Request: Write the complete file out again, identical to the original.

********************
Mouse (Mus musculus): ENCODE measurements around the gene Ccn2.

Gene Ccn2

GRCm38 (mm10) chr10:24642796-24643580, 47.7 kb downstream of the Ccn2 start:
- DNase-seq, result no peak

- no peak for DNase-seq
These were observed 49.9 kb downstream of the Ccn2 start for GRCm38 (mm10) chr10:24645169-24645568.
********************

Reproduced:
Mouse (Mus musculus): ENCODE measurements around the gene Ccn2.

Gene Ccn2

GRCm38 (mm10) chr10:24642796-24643580, 47.7 kb downstream of the Ccn2 start:
- DNase-seq, result no peak

- no peak for DNase-seq
These were observed 49.9 kb downstream of the Ccn2 start for GRCm38 (mm10) chr10:24645169-24645568.